The Lost Glory of Chennai Architecture
Chennai was the city of Indo Saracenic architecture. Here, the architects got the patronage. Great architects such as Robert Chisholm and Henry Irwin worked in Chennai. Hence, Senate House, Presidency college, Central Station, Mount Road, Buildings along the beach, Old buildings in Parrys and many others were born. However, we have lost many of those historic buildings during the last two to three decades. Chennai is slowly becoming a concrete jungle. Chennai architecture is losing its character or has lost much of its heritage. Which building from the last 10 years can the city be proud of? No building comes to your mind. We cannot be proud of the new IT buildings as they have come up in other cities as well. The architecture in Chennai is fading, and this article examines the reasons behind the decline of heritage buildings in Chennai, as well as recommendations for the future of the architecture in Chennai.
List of Contents
1. Is Chennai’s identity being lost?
Demolition of historical places and buildings is a loss to the people of Chennai. Two places I had visited here – the Moore market and the Spencer Plaza are now very different from their original architectural style. We now realise that the old Spencer building was a huge loss to the city, especially because the shopping mall that replaced it hasn't lasted more than 20 years. Spencer Plaza has lost a number of tenants, and it is possible that this building could become obsolete in the not-too-distant future. The deterioration of the old Moore market was also a big loss in addition to the innumerable number of old buildings which have been lost. The buildings which have replaced them have not added to the design character of Chennai city. At least the DGP building and the Queen Mary’s College were saved thanks to the effort of INTACH, Mr Muthiah and others. Another building on the verge of collapse is the Bharat Insurance Building. We do not know when this building is going to be demolished.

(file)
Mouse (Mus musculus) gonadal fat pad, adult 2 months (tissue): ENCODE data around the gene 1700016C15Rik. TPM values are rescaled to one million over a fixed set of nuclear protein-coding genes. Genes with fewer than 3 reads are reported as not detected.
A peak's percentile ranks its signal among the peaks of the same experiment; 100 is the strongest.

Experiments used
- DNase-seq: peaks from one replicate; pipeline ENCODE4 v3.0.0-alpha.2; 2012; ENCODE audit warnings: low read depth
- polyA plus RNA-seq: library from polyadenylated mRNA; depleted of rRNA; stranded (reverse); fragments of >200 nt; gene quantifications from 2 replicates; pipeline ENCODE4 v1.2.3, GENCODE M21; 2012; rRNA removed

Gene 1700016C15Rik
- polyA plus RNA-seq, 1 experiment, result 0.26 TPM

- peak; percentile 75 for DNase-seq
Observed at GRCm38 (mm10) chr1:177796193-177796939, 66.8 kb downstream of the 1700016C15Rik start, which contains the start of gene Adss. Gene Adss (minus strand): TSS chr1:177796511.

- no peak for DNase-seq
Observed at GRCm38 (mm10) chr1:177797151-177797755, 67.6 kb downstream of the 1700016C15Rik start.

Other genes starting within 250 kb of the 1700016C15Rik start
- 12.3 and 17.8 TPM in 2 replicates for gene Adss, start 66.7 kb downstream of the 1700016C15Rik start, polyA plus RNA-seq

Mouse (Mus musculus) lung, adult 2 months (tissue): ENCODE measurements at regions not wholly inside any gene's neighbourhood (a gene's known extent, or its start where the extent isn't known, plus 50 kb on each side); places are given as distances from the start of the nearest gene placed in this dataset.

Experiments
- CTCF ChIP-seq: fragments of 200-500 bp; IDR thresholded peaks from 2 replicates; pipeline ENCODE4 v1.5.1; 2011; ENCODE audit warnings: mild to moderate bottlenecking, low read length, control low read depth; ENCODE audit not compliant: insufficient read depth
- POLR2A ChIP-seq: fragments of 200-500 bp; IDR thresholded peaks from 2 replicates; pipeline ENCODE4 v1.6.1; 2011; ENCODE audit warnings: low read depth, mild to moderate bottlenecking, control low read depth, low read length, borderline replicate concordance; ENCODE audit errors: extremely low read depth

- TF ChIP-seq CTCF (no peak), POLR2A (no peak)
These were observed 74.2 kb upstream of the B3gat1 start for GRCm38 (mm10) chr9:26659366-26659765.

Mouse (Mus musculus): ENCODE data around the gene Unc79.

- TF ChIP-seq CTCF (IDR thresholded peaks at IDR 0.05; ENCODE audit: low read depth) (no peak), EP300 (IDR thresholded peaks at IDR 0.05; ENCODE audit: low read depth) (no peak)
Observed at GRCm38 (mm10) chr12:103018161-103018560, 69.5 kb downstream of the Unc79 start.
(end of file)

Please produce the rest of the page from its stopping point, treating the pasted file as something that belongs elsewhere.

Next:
Therefore, it is seen that the bulk of the buildings which change the face of a city are the apartments, office blocks and shopping precincts. However, architectural magazines may not largely cover these projects and they seem to be missing from the architectural awards. Many architects are forced to design to increase the profit margins of the developer rather than for the actual users. This results in low design quality. The elevations of the office blocks have changed over the years, but I do not think that the design quality has changed in a positive direction, as far as the users are concerned. Large-scale projects used polished granite cladding for facades 20 years ago, which was followed by aluminium frame glazing, complete glazing, and aluminium composite panels.
We went after styling rather than functionality. Many of the posters billboards and cinema boards make the city look unattractive. We are never going to learn from the mistakes the western world has committed in the 1960s, by building skyscrapers in the heart of the cities. They have realised their folly and are now conserving the historic buildings in their respective areas.
2. Case in point- Agraharams
Unfortunately, we think that creating these match box-like structures is development. One specific area in Chennai that has undergone substantial changes in its design character is Mylapore. The social fabric of Mylapore has changed rapidly. I think the traffic has become excessive in these narrow streets. Parking has also become a problem there. The famous agraharams of Mylapore seem to be less in number and there are other big bungalows in their place.
Agraharams are row houses with narrow frontage. They have an interior courtyard that provided adequate ventilation for the house. It catered to the requirements of the Brahmin families. These agraharam houses had a relationship to the street, as residents would sit on the front verandah and observe the street scenes.
Now, what is the status of these old buildings in Mylapore? Though several agraharam houses are still surviving, some of them have been replaced with new concrete structures. The number of floors in buildings has increased but I still see some people sitting in verandahs and talking to each other. Is there any renewed interest in this kind of traditional architecture? I think that creating awareness will take some time, but it has to be created.We have lost so many of these heritage buildings. Individually they might not be architectural gems, but definitely, they are part of our heritage.
3. Way Forward for Chennai Architecture